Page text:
poser vs demander

Two verbs that can cause a lot of confusion for students are poser and demander. Both of these verbs mean to ask but they have different usages. In short, poser is used in the context of asking questions while demander is used for asking for things and services. We’ll look at the two verbs in detail in this post.

Before going any further let’s take a quick look at the two verbs in the present tense:

je pose
tu poses
il, elle, on pose
nous posons
vous posez
ils, elles posent
je demande
tu demandes
il, elle, on demande
nous demandons
vous demandez
ils, elles demandent

poser – to ask (a question)

The verb poser means to ask but specifically it’s used in the context of asking questions. Here are some example sentences:

  • Pourrais-je vous poser une question, s’il vous plaît ? May I ask you a question, please?
  • Sylvie pose une question au professor. Sylvie asks the teacher a question.
  • Tu me poses trop de questions ! You asking me too many questions!

You cannot say ‘demander une question‘ for ‘to ask a question’. The verb poser has to be used.

demander – to ask (thing or service)

Demander can be a bit of can of worms. The grammatical structure, ‘demander à qqn de faire qqch‘ means to ask somebody to do something. In addition, ‘demander qqch à qqn‘ means to ask somebody for something’. Demander can also be followed by a direct object. Here are some example sentences:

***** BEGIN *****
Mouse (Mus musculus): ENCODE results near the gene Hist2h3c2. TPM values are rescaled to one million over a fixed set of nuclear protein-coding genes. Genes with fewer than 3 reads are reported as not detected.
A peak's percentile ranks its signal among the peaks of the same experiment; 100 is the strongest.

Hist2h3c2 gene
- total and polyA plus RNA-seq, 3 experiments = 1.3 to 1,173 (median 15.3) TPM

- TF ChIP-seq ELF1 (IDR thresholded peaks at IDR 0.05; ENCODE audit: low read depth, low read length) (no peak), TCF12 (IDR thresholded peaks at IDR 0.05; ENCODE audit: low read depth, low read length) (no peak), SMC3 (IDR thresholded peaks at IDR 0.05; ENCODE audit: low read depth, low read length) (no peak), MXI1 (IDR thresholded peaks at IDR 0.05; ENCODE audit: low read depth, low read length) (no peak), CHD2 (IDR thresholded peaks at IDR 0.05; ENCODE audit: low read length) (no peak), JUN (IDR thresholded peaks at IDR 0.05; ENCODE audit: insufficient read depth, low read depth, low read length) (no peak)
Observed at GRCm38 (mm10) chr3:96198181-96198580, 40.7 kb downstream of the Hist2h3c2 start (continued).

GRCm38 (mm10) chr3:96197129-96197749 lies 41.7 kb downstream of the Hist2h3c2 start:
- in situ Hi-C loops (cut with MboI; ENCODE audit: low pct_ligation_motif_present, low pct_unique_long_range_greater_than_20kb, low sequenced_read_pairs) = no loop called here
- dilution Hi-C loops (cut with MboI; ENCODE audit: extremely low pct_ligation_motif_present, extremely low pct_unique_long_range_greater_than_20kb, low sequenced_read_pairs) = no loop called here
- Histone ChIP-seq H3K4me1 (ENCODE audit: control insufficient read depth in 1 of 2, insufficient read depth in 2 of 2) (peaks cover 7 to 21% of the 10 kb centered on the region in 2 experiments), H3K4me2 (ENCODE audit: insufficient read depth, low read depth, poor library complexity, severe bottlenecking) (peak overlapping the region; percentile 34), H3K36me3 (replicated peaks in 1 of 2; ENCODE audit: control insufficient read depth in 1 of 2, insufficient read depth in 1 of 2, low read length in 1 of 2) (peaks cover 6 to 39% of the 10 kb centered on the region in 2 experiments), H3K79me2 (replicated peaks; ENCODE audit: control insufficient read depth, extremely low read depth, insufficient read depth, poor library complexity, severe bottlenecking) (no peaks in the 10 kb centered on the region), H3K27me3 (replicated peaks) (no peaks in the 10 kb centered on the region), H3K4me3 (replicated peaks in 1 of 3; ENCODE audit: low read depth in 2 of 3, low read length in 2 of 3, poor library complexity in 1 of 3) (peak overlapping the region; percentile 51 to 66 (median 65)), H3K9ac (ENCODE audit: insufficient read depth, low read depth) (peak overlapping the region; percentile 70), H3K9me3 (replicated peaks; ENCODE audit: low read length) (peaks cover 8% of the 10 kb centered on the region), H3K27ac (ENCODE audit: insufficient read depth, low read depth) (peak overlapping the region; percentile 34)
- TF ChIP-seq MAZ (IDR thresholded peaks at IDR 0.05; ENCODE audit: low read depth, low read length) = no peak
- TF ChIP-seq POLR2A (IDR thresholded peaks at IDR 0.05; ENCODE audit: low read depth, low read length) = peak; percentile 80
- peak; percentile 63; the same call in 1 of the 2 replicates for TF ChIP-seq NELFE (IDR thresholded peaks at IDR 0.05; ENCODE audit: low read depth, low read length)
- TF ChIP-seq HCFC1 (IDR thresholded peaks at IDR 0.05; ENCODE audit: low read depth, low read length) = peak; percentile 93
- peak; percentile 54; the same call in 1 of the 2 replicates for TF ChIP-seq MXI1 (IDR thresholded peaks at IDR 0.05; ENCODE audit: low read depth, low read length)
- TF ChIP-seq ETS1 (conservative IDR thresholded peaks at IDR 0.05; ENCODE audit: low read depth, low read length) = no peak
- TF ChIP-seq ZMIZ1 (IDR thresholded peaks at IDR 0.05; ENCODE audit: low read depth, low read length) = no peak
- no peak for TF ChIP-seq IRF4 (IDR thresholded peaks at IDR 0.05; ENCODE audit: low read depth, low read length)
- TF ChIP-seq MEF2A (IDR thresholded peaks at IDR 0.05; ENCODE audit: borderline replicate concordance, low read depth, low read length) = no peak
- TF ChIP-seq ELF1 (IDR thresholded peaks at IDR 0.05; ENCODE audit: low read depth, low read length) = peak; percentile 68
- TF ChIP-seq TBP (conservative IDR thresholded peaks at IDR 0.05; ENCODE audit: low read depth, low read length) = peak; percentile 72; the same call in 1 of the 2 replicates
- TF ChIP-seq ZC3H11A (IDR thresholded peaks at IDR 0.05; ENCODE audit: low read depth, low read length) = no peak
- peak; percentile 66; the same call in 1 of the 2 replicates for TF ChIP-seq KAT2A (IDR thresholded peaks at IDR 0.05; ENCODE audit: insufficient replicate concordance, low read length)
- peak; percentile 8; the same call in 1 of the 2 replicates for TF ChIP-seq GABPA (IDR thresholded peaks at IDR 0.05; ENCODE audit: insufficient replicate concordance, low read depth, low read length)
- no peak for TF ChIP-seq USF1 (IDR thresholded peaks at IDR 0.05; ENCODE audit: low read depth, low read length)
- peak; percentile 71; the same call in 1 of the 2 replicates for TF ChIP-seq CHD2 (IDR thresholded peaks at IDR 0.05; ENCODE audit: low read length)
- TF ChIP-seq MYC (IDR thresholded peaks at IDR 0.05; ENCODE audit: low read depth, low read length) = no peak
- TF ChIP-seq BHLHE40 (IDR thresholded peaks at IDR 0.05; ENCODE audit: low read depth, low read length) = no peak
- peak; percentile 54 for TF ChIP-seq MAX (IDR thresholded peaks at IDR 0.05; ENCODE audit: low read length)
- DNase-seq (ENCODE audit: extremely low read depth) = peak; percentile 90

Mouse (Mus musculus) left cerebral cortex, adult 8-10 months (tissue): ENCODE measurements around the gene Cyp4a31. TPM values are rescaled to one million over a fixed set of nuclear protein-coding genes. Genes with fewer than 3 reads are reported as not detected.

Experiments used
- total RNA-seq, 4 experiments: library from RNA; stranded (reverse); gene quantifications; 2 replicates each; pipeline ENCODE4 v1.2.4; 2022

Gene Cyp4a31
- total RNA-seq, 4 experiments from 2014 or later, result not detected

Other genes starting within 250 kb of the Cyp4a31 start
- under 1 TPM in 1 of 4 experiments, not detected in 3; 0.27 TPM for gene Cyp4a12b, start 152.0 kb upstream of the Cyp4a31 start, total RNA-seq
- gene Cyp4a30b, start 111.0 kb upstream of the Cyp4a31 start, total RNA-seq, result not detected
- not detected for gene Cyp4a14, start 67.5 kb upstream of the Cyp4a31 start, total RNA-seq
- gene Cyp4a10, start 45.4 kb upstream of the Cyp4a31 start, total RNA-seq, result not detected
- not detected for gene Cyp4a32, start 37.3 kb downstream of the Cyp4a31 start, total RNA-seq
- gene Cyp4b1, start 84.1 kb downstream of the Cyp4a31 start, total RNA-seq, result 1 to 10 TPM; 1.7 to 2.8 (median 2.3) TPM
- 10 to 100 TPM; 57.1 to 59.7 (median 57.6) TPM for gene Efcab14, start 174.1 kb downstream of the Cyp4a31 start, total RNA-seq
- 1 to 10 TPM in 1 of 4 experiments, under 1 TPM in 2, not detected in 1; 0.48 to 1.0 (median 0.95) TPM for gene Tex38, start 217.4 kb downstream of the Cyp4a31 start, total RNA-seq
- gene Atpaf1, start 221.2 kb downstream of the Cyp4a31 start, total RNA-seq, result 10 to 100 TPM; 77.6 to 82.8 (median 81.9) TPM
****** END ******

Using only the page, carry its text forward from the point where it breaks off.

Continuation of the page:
• Sylvie demande à Pierre de partir. Sylvie asks Pierre to leave.
  • Pierre demande une augmentation à son patron. Pierre asks for a raise in salary from his boss.
  • Marc demande un service à son patron son ami. Marc asks his friend for a favor.
  • Je vous demande une réponse d’ici vendredi après-midi. I’m asking you for a reply by Friday afternoon.
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About David Issokson

David Issokson is a lifelong language enthusiast. His head is swimming with words and sounds as he speaks over six languages. Of all the languages he speaks, he's the most passionate about French! David has helped hundreds of students to improve their French in his private online lessons. When procrastinating working on his site, FrenchLearner.com, David enjoys his time skiing and hiking in Teton Valley, Idaho.